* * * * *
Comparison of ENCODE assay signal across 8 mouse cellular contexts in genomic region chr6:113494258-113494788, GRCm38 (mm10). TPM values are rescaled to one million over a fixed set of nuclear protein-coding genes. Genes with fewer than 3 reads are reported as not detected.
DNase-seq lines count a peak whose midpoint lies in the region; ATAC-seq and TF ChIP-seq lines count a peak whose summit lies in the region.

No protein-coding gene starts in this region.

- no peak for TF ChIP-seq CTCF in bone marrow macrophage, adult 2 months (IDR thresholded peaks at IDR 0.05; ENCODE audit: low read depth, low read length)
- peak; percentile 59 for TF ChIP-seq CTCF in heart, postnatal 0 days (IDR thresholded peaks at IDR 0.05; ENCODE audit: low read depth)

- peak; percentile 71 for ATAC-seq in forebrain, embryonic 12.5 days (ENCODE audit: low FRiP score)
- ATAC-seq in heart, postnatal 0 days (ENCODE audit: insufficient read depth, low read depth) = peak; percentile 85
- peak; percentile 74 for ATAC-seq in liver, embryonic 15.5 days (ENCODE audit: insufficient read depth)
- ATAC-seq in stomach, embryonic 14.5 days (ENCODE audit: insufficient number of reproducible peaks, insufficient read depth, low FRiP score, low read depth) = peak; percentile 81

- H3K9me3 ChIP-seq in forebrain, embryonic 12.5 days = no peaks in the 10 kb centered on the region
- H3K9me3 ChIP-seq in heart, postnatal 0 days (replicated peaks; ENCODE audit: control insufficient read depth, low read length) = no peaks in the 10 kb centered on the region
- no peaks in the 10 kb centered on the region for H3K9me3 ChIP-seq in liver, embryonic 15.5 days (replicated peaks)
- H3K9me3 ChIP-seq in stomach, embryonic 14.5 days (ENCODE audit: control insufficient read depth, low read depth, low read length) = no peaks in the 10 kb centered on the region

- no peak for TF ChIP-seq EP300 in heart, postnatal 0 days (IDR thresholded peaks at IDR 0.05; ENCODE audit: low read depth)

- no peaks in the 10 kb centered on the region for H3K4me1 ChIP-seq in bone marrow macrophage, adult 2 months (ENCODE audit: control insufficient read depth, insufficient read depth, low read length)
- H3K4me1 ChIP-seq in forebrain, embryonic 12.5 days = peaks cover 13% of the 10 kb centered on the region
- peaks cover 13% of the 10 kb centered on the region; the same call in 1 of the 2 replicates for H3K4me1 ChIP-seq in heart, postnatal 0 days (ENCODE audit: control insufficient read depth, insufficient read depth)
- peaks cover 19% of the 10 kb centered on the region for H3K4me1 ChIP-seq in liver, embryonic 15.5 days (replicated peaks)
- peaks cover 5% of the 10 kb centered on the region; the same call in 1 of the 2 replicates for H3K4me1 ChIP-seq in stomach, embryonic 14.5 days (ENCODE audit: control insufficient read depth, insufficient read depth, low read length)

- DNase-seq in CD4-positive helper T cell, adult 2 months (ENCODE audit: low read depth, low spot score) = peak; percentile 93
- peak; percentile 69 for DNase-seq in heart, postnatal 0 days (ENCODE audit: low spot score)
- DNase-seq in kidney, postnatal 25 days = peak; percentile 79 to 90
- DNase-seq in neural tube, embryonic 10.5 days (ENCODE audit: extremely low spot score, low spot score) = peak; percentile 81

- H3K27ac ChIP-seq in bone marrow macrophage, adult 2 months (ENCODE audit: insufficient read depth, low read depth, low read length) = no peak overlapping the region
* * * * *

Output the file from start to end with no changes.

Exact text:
Comparison of ENCODE assay signal across 8 mouse cellular contexts in genomic region chr6:113494258-113494788, GRCm38 (mm10). TPM values are rescaled to one million over a fixed set of nuclear protein-coding genes. Genes with fewer than 3 reads are reported as not detected.
DNase-seq lines count a peak whose midpoint lies in the region; ATAC-seq and TF ChIP-seq lines count a peak whose summit lies in the region.

No protein-coding gene starts in this region.

- no peak for TF ChIP-seq CTCF in bone marrow macrophage, adult 2 months (IDR thresholded peaks at IDR 0.05; ENCODE audit: low read depth, low read length)
- peak; percentile 59 for TF ChIP-seq CTCF in heart, postnatal 0 days (IDR thresholded peaks at IDR 0.05; ENCODE audit: low read depth)

- peak; percentile 71 for ATAC-seq in forebrain, embryonic 12.5 days (ENCODE audit: low FRiP score)
- ATAC-seq in heart, postnatal 0 days (ENCODE audit: insufficient read depth, low read depth) = peak; percentile 85
- peak; percentile 74 for ATAC-seq in liver, embryonic 15.5 days (ENCODE audit: insufficient read depth)
- ATAC-seq in stomach, embryonic 14.5 days (ENCODE audit: insufficient number of reproducible peaks, insufficient read depth, low FRiP score, low read depth) = peak; percentile 81

- H3K9me3 ChIP-seq in forebrain, embryonic 12.5 days = no peaks in the 10 kb centered on the region
- H3K9me3 ChIP-seq in heart, postnatal 0 days (replicated peaks; ENCODE audit: control insufficient read depth, low read length) = no peaks in the 10 kb centered on the region
- no peaks in the 10 kb centered on the region for H3K9me3 ChIP-seq in liver, embryonic 15.5 days (replicated peaks)
- H3K9me3 ChIP-seq in stomach, embryonic 14.5 days (ENCODE audit: control insufficient read depth, low read depth, low read length) = no peaks in the 10 kb centered on the region

- no peak for TF ChIP-seq EP300 in heart, postnatal 0 days (IDR thresholded peaks at IDR 0.05; ENCODE audit: low read depth)

- no peaks in the 10 kb centered on the region for H3K4me1 ChIP-seq in bone marrow macrophage, adult 2 months (ENCODE audit: control insufficient read depth, insufficient read depth, low read length)
- H3K4me1 ChIP-seq in forebrain, embryonic 12.5 days = peaks cover 13% of the 10 kb centered on the region
- peaks cover 13% of the 10 kb centered on the region; the same call in 1 of the 2 replicates for H3K4me1 ChIP-seq in heart, postnatal 0 days (ENCODE audit: control insufficient read depth, insufficient read depth)
- peaks cover 19% of the 10 kb centered on the region for H3K4me1 ChIP-seq in liver, embryonic 15.5 days (replicated peaks)
- peaks cover 5% of the 10 kb centered on the region; the same call in 1 of the 2 replicates for H3K4me1 ChIP-seq in stomach, embryonic 14.5 days (ENCODE audit: control insufficient read depth, insufficient read depth, low read length)

- DNase-seq in CD4-positive helper T cell, adult 2 months (ENCODE audit: low read depth, low spot score) = peak; percentile 93
- peak; percentile 69 for DNase-seq in heart, postnatal 0 days (ENCODE audit: low spot score)
- DNase-seq in kidney, postnatal 25 days = peak; percentile 79 to 90
- DNase-seq in neural tube, embryonic 10.5 days (ENCODE audit: extremely low spot score, low spot score) = peak; percentile 81

- H3K27ac ChIP-seq in bone marrow macrophage, adult 2 months (ENCODE audit: insufficient read depth, low read depth, low read length) = no peak overlapping the region